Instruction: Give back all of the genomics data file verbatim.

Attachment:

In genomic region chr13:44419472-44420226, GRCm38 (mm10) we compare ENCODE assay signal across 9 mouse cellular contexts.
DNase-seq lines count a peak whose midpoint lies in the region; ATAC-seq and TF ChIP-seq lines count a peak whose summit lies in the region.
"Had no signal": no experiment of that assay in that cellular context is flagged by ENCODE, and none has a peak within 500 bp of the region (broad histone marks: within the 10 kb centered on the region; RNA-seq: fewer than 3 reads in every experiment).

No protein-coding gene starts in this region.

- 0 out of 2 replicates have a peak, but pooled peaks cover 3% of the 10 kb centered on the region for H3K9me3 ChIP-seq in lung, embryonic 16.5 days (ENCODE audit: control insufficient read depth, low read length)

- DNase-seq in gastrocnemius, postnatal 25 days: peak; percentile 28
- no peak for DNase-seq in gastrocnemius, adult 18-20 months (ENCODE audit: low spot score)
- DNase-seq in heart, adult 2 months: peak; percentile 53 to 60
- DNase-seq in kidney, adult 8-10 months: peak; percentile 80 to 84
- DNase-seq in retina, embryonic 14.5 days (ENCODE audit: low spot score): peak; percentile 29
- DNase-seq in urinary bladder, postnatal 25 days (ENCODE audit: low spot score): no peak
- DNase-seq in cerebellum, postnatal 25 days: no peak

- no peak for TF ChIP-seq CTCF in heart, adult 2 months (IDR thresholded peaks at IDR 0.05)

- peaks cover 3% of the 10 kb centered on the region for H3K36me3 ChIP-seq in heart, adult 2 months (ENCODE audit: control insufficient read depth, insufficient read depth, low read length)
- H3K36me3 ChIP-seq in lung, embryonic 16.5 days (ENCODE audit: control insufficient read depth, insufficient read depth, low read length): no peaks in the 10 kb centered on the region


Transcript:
In genomic region chr13:44419472-44420226, GRCm38 (mm10) we compare ENCODE assay signal across 9 mouse cellular contexts.
DNase-seq lines count a peak whose midpoint lies in the region; ATAC-seq and TF ChIP-seq lines count a peak whose summit lies in the region.
"Had no signal": no experiment of that assay in that cellular context is flagged by ENCODE, and none has a peak within 500 bp of the region (broad histone marks: within the 10 kb centered on the region; RNA-seq: fewer than 3 reads in every experiment).

No protein-coding gene starts in this region.

- 0 out of 2 replicates have a peak, but pooled peaks cover 3% of the 10 kb centered on the region for H3K9me3 ChIP-seq in lung, embryonic 16.5 days (ENCODE audit: control insufficient read depth, low read length)

- DNase-seq in gastrocnemius, postnatal 25 days: peak; percentile 28
- no peak for DNase-seq in gastrocnemius, adult 18-20 months (ENCODE audit: low spot score)
- DNase-seq in heart, adult 2 months: peak; percentile 53 to 60
- DNase-seq in kidney, adult 8-10 months: peak; percentile 80 to 84
- DNase-seq in retina, embryonic 14.5 days (ENCODE audit: low spot score): peak; percentile 29
- DNase-seq in urinary bladder, postnatal 25 days (ENCODE audit: low spot score): no peak
- DNase-seq in cerebellum, postnatal 25 days: no peak

- no peak for TF ChIP-seq CTCF in heart, adult 2 months (IDR thresholded peaks at IDR 0.05)

- peaks cover 3% of the 10 kb centered on the region for H3K36me3 ChIP-seq in heart, adult 2 months (ENCODE audit: control insufficient read depth, insufficient read depth, low read length)
- H3K36me3 ChIP-seq in lung, embryonic 16.5 days (ENCODE audit: control insufficient read depth, insufficient read depth, low read length): no peaks in the 10 kb centered on the region